Left bundle-branch block in patients with acute myocardial infarction: Presentation, treatment, and trends in outcome from 1997 to 2016 in routine clinical practice

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Whether patients with acute myocardial infarction presenting with new or presumed new left bundle-branch block (LBBB) should be treated in the same way as those presenting with ST-elevation (STE) is still a matter of debate.


Data from 28,358 patients enrolled in AMIS Plus from 1997 to 2016 were analyzed to evaluate differences in treatment and outcome of patients presenting with LBBB (n = 2295) or STE (n = 26,090) on their initial electrocardiogram using descriptive statistics and multivariate logistic regression.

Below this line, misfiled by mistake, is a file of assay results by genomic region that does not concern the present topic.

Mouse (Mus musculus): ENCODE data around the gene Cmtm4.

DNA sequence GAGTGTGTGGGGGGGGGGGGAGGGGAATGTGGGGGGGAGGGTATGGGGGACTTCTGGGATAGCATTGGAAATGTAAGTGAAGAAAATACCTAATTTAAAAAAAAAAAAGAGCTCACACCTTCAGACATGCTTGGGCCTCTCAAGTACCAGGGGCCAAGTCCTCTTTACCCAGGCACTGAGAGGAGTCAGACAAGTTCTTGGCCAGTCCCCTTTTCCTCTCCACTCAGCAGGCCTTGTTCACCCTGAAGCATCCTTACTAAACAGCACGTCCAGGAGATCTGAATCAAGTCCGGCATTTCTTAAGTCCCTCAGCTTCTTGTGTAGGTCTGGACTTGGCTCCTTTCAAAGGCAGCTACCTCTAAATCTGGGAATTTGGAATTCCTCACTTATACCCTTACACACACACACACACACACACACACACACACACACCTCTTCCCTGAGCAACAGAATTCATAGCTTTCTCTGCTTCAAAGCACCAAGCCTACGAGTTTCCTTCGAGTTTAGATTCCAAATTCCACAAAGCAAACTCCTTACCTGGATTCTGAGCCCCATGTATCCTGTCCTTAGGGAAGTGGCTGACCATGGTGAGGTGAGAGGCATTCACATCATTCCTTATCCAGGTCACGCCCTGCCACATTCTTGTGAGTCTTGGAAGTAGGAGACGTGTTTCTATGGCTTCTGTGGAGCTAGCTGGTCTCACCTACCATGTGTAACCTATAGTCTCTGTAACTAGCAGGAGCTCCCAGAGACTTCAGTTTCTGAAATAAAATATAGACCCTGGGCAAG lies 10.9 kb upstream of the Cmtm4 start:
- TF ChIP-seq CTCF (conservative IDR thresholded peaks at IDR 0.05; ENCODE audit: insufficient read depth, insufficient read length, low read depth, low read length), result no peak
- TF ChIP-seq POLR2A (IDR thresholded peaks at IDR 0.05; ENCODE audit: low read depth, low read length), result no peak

LBBB patients were older (75.0 vs 64.3 years, P < .001) with a greater burden of risk factors and comorbidities. They were admitted 80 minutes later and more frequently in Killip III/IV (20% vs 7%, P < .001). Even after adjustment for age and gender, LBBB patients were less likely to receive aspirin (odds ratio [OR] 0.40, 95% CI 0.34-0.47), P2Y12 inhibitors (OR 0.50, 95% CI 0.45-0.54), β-blockers (OR 0.81, 95% CI 0.76-0.89), and statins (OR 0.70, 95% CI 0.63-0.76) or undergo percutaneous coronary interventions (OR 0.38, 95% CI 0.35-0.42). Crude in-hospital mortality of patients with LBBB was 16.2% versus 6.5% for patients with STE, but adjusted OR was 1.07 (95% CI 0.93-1.24). Mortality of LBBB patients decreased from 22.6% in 1997-2001 to 11.9% in 2012-2016.


Acute myocardial infarction patients with new or presumed new LBBB presence are at high risk of morbidity and mortality. They were treated less aggressively, and although mortality has halved during the last 20 years, there may be room for further improvement. Additional studies are needed to better identify those patients with LBBB who may maximally benefit from an early invasive treatment strategy.

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